From the editor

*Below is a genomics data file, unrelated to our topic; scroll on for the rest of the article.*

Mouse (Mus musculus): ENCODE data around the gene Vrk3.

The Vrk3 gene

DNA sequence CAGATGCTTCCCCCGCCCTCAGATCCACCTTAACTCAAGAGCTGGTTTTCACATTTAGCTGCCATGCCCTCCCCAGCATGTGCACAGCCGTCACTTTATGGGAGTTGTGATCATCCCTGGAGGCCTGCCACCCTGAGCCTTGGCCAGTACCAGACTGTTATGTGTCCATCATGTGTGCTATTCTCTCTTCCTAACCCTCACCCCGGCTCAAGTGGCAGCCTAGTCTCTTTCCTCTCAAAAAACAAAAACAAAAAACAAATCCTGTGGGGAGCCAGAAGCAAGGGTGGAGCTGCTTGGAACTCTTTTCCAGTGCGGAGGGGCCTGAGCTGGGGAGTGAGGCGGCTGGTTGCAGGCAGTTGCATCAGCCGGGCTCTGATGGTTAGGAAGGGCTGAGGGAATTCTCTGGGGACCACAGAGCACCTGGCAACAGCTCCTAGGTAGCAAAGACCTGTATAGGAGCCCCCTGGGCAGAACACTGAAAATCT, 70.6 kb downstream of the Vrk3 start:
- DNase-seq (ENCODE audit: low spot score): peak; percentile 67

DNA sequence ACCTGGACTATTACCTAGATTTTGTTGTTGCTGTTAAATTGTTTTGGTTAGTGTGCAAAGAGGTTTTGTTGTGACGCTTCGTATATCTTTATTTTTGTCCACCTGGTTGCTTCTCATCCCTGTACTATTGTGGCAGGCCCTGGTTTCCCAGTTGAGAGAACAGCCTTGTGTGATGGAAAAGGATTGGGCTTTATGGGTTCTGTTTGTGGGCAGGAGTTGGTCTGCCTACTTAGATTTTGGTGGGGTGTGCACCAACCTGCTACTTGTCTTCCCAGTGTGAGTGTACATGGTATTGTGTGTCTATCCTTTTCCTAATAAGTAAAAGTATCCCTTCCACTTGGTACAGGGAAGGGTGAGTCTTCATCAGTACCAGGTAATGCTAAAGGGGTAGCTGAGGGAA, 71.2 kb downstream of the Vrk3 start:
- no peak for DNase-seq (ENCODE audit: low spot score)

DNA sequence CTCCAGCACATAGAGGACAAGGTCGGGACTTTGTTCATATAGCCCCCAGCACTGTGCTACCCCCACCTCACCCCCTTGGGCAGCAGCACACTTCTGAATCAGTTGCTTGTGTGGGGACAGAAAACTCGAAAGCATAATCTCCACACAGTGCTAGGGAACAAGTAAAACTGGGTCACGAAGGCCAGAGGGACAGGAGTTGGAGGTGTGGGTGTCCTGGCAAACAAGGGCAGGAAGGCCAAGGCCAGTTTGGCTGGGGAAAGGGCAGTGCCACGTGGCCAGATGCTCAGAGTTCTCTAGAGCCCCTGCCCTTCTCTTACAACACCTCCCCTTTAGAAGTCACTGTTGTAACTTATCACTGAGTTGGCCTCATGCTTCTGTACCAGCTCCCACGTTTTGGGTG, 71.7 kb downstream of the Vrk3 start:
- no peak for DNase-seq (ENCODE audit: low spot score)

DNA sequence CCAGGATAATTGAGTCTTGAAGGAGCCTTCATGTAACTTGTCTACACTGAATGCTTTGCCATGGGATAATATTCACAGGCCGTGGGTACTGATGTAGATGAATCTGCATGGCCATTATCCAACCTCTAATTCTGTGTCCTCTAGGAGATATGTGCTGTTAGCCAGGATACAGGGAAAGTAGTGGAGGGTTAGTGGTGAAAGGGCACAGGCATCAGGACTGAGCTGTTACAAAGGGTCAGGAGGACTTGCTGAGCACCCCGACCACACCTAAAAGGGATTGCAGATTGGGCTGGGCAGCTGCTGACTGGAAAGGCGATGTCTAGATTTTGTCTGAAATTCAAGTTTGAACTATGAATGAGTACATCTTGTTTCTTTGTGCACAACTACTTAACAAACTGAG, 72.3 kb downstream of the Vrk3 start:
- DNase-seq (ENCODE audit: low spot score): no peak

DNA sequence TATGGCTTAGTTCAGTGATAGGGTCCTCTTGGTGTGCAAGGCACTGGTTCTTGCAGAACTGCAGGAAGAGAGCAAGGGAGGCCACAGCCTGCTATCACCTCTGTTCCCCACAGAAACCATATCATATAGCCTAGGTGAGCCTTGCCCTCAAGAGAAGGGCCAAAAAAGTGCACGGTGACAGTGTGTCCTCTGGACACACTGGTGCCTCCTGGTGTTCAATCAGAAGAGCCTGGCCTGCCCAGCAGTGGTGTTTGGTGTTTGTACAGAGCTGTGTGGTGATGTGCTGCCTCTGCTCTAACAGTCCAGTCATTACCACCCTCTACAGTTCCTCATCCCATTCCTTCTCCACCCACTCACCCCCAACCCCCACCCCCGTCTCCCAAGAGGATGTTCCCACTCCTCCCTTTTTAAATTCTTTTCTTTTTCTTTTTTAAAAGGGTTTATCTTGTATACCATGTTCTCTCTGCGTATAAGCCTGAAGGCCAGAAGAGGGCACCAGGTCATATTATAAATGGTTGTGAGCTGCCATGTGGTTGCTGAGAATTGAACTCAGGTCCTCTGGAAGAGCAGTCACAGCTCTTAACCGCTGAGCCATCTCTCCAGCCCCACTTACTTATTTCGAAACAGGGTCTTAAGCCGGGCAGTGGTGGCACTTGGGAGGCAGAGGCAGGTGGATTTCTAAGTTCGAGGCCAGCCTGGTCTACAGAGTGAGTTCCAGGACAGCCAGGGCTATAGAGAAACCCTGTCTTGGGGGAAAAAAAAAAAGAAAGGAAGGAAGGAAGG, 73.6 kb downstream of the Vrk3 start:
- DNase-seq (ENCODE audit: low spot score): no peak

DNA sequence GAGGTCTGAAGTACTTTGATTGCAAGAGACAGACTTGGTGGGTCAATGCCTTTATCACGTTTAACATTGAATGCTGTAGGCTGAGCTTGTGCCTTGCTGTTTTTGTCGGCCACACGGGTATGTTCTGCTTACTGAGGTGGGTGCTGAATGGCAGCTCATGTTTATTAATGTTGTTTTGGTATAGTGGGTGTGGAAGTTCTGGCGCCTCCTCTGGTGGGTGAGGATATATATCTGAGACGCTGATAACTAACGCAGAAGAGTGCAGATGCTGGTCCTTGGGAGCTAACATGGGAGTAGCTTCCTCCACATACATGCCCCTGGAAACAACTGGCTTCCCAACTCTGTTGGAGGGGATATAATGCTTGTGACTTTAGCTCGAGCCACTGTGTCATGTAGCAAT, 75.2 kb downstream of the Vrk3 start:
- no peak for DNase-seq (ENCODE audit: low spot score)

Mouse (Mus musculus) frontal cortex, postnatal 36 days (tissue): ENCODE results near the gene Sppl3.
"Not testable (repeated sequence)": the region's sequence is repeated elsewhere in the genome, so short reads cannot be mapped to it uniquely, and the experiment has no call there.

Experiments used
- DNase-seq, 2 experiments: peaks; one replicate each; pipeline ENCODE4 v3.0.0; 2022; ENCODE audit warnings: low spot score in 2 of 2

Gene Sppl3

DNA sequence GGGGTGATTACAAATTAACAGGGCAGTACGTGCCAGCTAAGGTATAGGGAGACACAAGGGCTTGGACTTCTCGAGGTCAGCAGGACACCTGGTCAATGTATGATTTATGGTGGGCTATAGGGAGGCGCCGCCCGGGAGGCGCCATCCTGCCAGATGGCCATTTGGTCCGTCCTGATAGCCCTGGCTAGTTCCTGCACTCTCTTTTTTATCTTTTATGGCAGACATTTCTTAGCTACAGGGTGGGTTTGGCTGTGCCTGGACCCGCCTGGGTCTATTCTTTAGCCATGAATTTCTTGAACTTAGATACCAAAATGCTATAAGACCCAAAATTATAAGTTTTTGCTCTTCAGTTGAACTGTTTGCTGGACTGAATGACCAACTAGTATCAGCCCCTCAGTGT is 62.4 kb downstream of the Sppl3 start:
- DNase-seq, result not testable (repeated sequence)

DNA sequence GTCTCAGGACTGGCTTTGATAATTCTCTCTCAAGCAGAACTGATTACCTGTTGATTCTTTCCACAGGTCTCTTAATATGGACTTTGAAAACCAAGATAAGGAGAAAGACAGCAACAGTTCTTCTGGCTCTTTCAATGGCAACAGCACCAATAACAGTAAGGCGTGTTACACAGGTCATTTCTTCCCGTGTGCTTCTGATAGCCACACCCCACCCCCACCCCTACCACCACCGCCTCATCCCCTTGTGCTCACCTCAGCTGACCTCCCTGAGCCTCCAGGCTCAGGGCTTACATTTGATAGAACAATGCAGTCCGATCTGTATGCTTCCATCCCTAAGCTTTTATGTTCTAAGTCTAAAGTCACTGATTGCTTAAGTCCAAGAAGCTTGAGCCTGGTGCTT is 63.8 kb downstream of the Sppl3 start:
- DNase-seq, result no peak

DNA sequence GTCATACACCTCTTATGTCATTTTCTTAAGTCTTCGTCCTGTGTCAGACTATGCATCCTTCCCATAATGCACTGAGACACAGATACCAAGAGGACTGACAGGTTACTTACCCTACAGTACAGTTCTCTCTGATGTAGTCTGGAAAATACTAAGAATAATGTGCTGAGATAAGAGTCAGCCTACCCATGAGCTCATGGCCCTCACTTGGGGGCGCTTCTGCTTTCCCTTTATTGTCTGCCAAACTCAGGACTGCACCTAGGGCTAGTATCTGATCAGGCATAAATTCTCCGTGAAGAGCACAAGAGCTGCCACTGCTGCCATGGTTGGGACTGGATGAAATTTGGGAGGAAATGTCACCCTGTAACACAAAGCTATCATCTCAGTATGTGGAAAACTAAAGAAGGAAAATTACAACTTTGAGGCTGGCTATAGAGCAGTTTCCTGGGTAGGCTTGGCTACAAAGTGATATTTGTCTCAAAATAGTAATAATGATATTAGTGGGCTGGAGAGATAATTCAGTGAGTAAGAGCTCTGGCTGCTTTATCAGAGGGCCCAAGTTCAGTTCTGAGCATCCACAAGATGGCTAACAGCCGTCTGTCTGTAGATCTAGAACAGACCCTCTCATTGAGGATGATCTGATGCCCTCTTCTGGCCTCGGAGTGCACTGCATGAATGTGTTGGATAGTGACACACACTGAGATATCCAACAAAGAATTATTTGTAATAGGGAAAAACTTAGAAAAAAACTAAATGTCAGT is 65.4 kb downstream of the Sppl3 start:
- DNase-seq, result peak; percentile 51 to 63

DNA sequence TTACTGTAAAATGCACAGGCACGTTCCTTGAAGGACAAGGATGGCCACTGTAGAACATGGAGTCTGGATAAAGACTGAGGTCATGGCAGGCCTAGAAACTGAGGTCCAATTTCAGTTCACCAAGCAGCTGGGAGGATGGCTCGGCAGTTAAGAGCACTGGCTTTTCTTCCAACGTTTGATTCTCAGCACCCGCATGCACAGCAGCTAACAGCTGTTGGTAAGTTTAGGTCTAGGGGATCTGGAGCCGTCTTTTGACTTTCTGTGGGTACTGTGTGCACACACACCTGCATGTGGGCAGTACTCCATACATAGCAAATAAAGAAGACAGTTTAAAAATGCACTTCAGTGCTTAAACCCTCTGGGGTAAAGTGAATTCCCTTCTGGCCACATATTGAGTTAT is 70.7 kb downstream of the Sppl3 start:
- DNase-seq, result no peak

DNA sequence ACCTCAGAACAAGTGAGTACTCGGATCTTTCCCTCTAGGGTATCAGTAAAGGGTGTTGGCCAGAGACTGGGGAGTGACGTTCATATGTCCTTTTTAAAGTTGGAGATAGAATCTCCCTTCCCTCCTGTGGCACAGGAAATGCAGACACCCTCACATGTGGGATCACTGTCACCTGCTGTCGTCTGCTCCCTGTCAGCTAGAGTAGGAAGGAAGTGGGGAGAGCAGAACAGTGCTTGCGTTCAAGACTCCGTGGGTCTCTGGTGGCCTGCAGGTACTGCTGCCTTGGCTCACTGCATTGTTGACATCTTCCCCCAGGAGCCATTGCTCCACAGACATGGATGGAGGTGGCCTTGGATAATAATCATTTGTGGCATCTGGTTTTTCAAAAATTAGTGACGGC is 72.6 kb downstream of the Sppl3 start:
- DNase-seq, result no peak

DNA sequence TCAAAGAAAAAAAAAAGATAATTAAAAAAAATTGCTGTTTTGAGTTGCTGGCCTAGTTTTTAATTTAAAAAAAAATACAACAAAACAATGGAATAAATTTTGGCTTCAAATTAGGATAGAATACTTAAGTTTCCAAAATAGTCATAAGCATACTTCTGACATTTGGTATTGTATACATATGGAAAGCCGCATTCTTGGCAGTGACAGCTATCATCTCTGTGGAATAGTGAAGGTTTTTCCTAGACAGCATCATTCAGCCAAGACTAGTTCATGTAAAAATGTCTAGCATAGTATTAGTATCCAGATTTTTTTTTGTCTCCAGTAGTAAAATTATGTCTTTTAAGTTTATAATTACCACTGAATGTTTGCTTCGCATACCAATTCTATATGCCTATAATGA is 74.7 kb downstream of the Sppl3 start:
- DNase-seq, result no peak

THERE was a terrific piece just the other day written by composer and broadcaster Andrew Ford about the relationships musicians have with their instruments. You probably remember the excitement last year when the Australian Chamber Orchestra’s assistant leader Satu Vanska acquired a Stradivarius violin worth more money than I’ll see in a lifetime, although it’s not even about the cash; it’s about an instrument that has a living, breathing presence in one’s life. Ford’s musings were prompted by his receipt of an original Steinway piano that had belonged to composer Peter Tahourdin and that, on the latter’s death, passed to his daughter but did not fit in her house. A simple matter, then, for Ford to swap with Sarah Tahourdin what he described as his ‘‘perfectly serviceable’’ Kawai upright in return for a loan of the Steinway — and who wouldn’t want one of those sublime creatures in the parlour, close relationship with it or not? But there’s the rub: Ford freely admits he’s no pianist, using the instrument instead in a functional sense as he composes music, testing out chords, blocking in sounds and phrases. He concludes, however, that merely having a thing of such beauty, grace and power in the house induces him to make serious efforts to practise. It’s an interesting thought: remember the days when there was a piano in practically every front room and in the saloon of every pub? Certainly technology has eclipsed all that but there was once nothing extraordinary about being able to belt out the popular hits of the day on a beat-up old goanna, or a fiddle and a tea-chest bass, or even with a gumleaf and a pair of spoons. I think it’s time to pull out my dog-eared copy of Joplin’s The Entertainer and get rattling.